This new "enemy" of militant Islamism was a boon to the Arab regimes that quickly realized they could remain in power and resist real democratic change as long as they served the American interest of fighting the war on terror. However, the regimes lumped all opposition, both militant Islamists and secular opposition, under one umbrella, brutally suppressing all dissent — which only led to a more vicious cycle of increased extremism.
The few encouraging phases of promoting democratization have been quickly quashed by evolving national security interests. President George W. Bush argued that decades of subordinating democracy in favor of stability in the Middle East had yielded neither. Bush sent Secretary of State Condoleezza Rice to Egypt to declare that the U.S. was "taking a different course" after previously "pursuing stability at the expense of democracy" in the Middle East. This quickly changed when the Iraq War deteriorated and Egypt's authoritarian leader, Hosni Mubarak, reinvented himself as an ally against extremism.
In 2009, President Barack Obama made human rights a central theme of his famous address in Cairo. "The Obama administration urged Mubarak to resign during the Arab Spring and temporarily froze some military aid to Egypt after Sisi came to power," reports The Atlantic. Aid was quickly resumed as conflict and terrorism spread in the Middle East.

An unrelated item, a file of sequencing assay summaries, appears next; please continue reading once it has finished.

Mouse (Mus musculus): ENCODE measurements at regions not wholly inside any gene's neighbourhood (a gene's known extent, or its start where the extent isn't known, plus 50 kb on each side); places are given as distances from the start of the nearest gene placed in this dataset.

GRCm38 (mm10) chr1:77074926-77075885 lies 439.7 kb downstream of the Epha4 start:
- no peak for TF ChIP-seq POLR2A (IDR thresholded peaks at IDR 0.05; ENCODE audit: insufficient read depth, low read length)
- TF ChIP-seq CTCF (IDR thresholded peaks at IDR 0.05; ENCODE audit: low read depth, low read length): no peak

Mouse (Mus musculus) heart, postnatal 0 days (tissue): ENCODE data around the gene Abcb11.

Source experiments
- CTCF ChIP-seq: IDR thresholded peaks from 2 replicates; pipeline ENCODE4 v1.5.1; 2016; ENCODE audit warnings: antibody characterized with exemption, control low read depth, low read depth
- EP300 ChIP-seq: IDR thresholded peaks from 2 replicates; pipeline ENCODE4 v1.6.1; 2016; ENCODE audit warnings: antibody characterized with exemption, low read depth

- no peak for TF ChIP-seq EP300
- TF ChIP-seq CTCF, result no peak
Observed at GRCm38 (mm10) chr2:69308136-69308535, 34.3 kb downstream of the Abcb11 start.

By 2012, the evolving Arab Spring provided another brief flicker of hope that democracy was about to flower in the Middle East. Mass demonstrations in Egypt, Libya and Tunisia led to the toppling of regimes, one of which, Egypt, was a stalwart ally of the United States. While Obama encouraged protesters during the Arab Spring, once it became apparent that Egypt's new democratically elected Islamist government was quickly adopting the same non-democratic practices of the Mubarak era, the tone changed to the Egyptian military "restoring democracy" when it staged a brutal military coup in July 2013.
Is this U.S. realpolitik paradigm sustainable for the long term, both for the Middle Eastern regimes who trample on human rights and for the American interest that allows that? The answer is yes and no. Yes, in the sense that brute and overwhelming military force can suppress human rights and freedom almost indefinitely. No, in the sense that such a suppression can lead to stability and moderation.
The threat of militant Islamism and terrorism is real. But it is a false dichotomy that it is either stability or democracy in the Middle East. If the history of the modern Middle East has taught us anything, it is that the lack of democracy both sustains autocratic regimes and provides fertile soil for the spread of extremism in ever more evolving vicious forms.
Democratization in the Middle East can serve the long-term security and economic interests of the United States. American values and interests can be reconciled. This is a challenge requiring building the foundations of democracy over generations, but this is how terror is finally defeated.
[Ra'fat Al-Dajani is a Palestinian-American businessman and political commentator.]